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58
Automata and coinduction (an exercise in coalgebra
 LNCS
, 1998
"... The classical theory of deterministic automata is presented in terms of the notions of homomorphism and bisimulation, which are the cornerstones of the theory of (universal) coalgebra. This leads to a transparent and uniform presentation of automata theory and yields some new insights, amongst which ..."
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Cited by 66 (16 self)
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The classical theory of deterministic automata is presented in terms of the notions of homomorphism and bisimulation, which are the cornerstones of the theory of (universal) coalgebra. This leads to a transparent and uniform presentation of automata theory and yields some new insights, amongst which coinduction proof methods for language equality and language inclusion. At the same time, the present treatment of automata theory may serve as an introduction to coalgebra.
Incremental Construction of Minimal Acyclic Finite State Automata and Transducers
, 1998
"... In this paper, we describe a new method for constructing mi, lmal, determin istic, acyclic finite state automata and transducers. Traditional methods consist of two steps. The first one is to construct a trie, the second one  to perform minimization. Our approach is to construct an automaton i ..."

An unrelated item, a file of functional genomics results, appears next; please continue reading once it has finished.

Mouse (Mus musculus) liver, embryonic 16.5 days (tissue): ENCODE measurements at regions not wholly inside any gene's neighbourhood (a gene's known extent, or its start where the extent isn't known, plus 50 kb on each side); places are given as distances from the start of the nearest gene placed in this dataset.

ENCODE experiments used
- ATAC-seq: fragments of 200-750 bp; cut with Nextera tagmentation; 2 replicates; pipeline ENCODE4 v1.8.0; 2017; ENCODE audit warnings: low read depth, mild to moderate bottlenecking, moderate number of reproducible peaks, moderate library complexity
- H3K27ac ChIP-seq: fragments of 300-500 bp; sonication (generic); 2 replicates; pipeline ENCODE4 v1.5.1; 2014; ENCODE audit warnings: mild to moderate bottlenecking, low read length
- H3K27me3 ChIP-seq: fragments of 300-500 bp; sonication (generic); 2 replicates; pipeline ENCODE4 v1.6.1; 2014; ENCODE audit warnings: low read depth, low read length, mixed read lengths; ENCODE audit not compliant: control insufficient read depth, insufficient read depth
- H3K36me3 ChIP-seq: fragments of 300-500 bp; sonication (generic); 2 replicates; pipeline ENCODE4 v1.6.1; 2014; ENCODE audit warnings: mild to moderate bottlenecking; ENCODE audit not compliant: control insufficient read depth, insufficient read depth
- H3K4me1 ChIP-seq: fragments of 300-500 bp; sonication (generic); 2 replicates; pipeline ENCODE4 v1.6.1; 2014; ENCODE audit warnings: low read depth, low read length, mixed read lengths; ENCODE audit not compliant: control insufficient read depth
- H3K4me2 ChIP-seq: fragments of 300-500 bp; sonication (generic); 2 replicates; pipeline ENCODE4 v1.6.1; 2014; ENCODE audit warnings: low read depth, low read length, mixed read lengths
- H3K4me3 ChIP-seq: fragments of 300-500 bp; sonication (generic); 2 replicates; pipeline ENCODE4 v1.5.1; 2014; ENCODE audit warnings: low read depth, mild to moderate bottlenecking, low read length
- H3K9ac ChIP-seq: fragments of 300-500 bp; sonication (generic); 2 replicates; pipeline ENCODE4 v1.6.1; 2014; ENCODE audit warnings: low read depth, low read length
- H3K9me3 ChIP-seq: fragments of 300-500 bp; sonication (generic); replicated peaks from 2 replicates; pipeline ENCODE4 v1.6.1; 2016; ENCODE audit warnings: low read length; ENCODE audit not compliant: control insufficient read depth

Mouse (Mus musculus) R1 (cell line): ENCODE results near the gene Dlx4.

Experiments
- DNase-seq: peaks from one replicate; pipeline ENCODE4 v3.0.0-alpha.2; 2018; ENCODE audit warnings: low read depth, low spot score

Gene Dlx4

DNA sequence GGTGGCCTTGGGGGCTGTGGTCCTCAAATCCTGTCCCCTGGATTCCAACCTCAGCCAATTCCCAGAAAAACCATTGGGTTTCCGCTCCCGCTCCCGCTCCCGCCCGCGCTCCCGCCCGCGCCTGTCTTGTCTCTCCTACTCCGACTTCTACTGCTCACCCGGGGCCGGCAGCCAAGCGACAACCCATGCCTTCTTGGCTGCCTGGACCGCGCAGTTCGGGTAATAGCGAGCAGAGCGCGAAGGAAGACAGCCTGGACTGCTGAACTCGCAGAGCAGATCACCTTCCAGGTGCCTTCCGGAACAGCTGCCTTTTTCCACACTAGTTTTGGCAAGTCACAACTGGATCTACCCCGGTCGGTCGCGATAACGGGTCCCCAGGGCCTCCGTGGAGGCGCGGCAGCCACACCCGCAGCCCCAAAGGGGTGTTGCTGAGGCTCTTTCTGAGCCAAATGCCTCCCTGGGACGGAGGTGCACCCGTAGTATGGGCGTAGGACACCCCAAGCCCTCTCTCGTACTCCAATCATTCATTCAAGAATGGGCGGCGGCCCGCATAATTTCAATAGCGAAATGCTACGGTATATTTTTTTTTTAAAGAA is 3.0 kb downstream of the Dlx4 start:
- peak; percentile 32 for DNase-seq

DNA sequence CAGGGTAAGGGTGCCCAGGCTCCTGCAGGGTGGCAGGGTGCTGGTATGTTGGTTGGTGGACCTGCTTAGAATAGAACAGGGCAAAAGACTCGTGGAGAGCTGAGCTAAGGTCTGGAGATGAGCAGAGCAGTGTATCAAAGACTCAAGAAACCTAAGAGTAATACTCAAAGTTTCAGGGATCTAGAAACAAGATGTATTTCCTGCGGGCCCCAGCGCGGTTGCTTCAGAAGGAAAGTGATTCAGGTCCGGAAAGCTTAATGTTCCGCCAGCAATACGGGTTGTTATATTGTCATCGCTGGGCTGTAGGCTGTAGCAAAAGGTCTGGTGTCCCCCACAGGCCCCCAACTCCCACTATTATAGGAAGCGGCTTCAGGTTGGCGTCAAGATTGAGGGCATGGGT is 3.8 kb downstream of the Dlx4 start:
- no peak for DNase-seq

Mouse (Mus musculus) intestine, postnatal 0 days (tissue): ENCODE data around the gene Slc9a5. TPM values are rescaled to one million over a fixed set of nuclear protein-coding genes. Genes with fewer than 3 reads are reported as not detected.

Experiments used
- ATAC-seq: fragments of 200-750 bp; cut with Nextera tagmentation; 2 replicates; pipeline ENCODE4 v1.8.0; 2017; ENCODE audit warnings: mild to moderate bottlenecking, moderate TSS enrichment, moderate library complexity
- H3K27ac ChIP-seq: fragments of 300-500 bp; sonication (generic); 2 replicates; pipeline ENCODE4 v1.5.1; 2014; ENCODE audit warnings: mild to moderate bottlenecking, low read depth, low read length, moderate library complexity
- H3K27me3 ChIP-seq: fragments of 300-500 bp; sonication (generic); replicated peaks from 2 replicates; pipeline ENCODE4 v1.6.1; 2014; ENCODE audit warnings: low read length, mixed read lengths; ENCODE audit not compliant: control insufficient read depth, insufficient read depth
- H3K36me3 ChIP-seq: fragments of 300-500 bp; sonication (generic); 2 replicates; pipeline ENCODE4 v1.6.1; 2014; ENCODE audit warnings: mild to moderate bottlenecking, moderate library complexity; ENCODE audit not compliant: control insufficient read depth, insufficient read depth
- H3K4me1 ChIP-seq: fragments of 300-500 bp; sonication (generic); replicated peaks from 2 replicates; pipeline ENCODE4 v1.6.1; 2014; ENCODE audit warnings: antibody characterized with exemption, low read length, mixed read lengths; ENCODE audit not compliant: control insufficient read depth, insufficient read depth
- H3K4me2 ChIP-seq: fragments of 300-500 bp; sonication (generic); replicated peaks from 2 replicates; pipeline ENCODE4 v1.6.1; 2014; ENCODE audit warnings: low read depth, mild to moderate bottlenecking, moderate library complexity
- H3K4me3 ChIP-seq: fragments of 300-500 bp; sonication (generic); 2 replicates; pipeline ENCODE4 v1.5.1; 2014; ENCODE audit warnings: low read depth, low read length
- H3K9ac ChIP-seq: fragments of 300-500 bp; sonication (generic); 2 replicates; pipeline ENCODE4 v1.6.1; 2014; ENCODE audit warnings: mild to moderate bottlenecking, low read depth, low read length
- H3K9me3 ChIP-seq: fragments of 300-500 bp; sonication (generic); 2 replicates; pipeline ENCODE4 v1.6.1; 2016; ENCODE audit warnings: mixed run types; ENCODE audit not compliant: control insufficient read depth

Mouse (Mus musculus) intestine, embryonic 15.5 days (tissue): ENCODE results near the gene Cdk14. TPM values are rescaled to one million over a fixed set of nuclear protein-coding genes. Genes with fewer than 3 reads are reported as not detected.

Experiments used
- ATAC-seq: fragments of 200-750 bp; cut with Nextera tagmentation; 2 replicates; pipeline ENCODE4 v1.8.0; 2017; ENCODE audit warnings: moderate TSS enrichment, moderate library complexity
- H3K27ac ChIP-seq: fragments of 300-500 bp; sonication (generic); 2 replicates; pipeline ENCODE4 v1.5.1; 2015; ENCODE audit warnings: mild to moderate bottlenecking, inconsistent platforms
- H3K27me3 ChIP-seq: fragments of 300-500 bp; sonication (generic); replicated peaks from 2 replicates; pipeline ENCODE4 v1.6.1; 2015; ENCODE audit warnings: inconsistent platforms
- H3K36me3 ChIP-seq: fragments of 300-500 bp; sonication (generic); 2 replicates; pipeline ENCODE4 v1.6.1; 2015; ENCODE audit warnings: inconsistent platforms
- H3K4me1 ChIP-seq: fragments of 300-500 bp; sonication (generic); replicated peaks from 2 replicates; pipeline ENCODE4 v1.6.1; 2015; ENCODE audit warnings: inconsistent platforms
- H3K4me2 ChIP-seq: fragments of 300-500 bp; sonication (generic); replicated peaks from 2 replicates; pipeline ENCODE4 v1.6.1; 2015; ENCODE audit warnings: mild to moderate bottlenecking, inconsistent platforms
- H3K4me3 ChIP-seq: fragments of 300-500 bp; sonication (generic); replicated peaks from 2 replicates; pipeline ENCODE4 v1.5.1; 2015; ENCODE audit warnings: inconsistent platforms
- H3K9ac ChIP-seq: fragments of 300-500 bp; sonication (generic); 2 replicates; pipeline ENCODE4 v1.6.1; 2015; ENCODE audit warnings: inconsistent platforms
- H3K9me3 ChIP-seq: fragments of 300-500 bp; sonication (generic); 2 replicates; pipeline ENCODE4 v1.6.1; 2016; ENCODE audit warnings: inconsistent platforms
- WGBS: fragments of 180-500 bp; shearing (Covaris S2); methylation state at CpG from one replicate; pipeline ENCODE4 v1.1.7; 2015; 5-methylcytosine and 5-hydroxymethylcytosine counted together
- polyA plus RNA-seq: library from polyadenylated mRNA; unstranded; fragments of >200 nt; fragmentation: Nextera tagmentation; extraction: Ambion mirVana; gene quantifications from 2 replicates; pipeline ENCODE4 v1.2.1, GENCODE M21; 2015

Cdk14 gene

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Cited by 46 (5 self)
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In this paper, we describe a new method for constructing mi, lmal, determin istic, acyclic finite state automata and transducers. Traditional methods consist of two steps. The first one is to construct a trie, the second one  to perform minimization. Our approach is to construct an automaton in a single step by adding new strings one by one and minjmizin the resulting automaton onthefly. We present a general algorithm as well as a specialization that relies upon the lexicographical sorting of the input strings.
State Complexity of Basic Operations on Finite Languages
"... The state complexity of basic operations on regular languages has been studied in [911]. Here we focus on finite languages. We show that the catenation of two finite languages accepted by an m state and an nstate DFA, respectively, with m ? n is accepted by a DFA of (m \Gamma n + 3)2 n\Gamma2 ..."